“The most educational part of the conference for me was going to the Senate and Representative buildings and speaking with aids who work with U.S. Representatives Diana DeGette, Jerod Polis, Ed Perlmutter and Scott Tipton and Senators Michael Bennett and Cory Gardner,” said Armstrong.
“I’m a very outspoken person,” she said. “Most people responded well to our concerns, but in Michael Bennett’s office, I flat out asked one reluctant person ‘Who paid for your schooling?’ He answered, ‘My mom and dad did.’ ‘How lucky for you!’ Armstrong fired back. “The majority of community college students rely on those student loans. Their parents aren’t able to pay for their schooling. I could see by the look on his face that he must be thinking ‘Oh crap, I messed with the wrong woman!’ But it was what he needed to hear,” said Armstrong.
About Armstrong, Fowler said, “I was impressed with Danielle’s leadership skills. She represented TSJC and Colorado so well. She not only impressed me, but impressed the heads of the American Student Association of Community Colleges. They would love for Danielle to be involved with the organization on a national level representing TSJC and CCCS on the Student Leadership Team. I think this is an incredible honor for your college and for CCCS. Danielle is a true gem and I am honored I had the opportunity to get to know her better. She loves TSJC.”
During their stay they visited the Capitol, the White House and the Lincoln, Martin Luther King, Thomas Jefferson, Vietnam and World War II memorials. They also toured the National Archives Museum where they saw the Bill of Rights and the Constitution. “Beyond awesome” was Armstrong’s reaction to the changing of the guards at the Tomb of the Unknown Soldier at Arlington Cemetery.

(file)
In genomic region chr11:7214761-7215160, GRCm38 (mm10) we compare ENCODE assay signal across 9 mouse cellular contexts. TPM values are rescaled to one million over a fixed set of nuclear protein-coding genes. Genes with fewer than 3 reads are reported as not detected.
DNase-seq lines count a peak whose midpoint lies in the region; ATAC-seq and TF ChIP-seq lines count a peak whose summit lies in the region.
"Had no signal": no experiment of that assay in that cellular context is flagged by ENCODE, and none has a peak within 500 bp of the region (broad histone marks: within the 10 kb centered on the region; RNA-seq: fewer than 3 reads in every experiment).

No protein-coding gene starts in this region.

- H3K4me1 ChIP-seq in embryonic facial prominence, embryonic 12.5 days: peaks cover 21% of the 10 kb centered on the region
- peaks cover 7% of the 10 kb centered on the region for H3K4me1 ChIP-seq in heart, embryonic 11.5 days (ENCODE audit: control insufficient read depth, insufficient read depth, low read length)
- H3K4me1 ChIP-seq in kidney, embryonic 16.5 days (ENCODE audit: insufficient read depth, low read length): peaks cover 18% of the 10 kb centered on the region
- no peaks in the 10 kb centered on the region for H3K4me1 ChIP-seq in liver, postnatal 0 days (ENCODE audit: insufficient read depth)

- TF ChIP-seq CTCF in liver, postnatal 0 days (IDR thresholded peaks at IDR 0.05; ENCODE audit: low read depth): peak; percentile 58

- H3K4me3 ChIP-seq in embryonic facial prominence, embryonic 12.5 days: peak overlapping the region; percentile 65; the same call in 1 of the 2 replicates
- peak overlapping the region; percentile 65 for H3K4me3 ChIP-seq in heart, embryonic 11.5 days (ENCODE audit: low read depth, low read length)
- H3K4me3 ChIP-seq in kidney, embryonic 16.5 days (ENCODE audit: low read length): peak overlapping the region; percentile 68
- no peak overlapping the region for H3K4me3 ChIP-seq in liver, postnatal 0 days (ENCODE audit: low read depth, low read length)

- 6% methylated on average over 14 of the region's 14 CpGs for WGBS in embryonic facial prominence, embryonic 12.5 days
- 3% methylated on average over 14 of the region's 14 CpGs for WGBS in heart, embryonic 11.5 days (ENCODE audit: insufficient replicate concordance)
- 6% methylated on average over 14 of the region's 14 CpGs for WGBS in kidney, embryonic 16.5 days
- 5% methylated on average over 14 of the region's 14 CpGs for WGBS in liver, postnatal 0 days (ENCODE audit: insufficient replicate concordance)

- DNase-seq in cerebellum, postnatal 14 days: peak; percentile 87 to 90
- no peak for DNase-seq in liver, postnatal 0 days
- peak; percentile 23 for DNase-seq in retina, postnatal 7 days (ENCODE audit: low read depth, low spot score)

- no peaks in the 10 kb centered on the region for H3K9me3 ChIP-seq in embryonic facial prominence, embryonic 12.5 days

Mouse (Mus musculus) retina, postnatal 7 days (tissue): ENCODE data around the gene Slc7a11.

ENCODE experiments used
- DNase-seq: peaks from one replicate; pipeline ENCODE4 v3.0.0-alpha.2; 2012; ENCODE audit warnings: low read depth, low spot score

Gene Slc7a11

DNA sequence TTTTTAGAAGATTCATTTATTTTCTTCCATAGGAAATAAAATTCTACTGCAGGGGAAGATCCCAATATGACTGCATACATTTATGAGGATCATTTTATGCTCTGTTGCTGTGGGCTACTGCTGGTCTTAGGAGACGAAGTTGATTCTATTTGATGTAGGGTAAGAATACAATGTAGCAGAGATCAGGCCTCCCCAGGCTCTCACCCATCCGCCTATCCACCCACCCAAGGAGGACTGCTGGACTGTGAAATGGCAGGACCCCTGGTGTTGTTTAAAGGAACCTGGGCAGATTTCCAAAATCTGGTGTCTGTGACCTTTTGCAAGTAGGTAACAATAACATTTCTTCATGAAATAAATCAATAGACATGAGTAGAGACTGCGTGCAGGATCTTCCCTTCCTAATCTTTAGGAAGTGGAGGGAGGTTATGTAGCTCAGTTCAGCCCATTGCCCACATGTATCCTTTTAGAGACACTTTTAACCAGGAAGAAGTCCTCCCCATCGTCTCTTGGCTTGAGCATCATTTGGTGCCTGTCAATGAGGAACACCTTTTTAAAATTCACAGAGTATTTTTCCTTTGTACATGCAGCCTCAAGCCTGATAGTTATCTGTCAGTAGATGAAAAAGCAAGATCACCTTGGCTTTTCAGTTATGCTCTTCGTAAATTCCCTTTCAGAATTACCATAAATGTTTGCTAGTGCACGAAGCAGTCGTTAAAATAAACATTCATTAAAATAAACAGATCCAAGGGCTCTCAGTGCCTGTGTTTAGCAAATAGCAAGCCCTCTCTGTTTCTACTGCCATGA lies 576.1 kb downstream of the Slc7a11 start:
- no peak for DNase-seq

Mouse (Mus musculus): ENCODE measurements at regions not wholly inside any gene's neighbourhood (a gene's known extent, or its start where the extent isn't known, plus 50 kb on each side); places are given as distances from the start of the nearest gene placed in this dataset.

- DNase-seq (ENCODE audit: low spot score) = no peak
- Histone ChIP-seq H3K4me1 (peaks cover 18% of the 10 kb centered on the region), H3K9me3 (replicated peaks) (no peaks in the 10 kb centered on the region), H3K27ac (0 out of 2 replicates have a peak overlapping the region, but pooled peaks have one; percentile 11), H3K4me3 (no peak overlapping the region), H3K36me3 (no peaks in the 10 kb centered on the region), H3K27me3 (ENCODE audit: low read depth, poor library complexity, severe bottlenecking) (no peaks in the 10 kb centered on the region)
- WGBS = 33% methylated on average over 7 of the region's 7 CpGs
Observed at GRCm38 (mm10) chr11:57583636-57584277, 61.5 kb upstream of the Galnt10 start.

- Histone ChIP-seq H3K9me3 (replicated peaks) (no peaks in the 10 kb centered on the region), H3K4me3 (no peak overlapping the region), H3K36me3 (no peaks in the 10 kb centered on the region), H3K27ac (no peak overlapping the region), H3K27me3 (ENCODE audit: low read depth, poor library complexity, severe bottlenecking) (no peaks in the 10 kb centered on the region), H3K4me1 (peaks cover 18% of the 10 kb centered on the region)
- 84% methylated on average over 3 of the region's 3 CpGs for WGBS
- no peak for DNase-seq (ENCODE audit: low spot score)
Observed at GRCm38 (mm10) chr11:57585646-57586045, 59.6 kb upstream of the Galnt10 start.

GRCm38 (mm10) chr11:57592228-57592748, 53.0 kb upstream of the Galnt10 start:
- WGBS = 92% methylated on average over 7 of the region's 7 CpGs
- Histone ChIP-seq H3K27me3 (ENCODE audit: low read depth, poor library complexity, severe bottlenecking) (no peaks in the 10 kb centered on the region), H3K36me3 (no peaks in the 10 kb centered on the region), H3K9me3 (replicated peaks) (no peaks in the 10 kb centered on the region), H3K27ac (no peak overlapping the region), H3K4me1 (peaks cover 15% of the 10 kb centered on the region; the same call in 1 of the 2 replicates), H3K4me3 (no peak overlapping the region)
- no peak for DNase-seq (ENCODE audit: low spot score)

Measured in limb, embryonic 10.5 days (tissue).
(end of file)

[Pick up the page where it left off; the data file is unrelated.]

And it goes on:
When they returned to Colorado, she and Miller worked into the early morning hours to outline their strategy for speaking with legislators later that day. Armstrong talked about herself, her sister, and her sister-in-law, all of whom are currently enrolled at Trinidad State Junior College in Alamosa and are dependent on financial aid to see them through. They also spoke with Ed Vigil, House District 62, who represents southern Colorado.
The next day Armstrong went to the state capitol and sat in on some senate and house meetings. She was impressed with Representative Lois Court, House District 62, who is also a Red Rocks Community College instructor. “She knew her stuff,” said Armstrong. “It was comforting to know that a woman like that, who actually works in the system, is there defending us.”
“My head literally hurt by the end of four days. There was so much information I just couldn’t take it all in, but attending the conference was definitely worth every tired stressful minute. I would do it again in a heartbeat!” said Armstrong.
“I’m a mom, my husband is a farmer and truck driver and I have to work and help support the family while I’m going to school. There’s no way I could go to school without the financial help I’m getting. I couldn’t do it,” said Armstrong who is excited about the second major she has added to her educational goals. She said she appreciates all who are helping her along the way.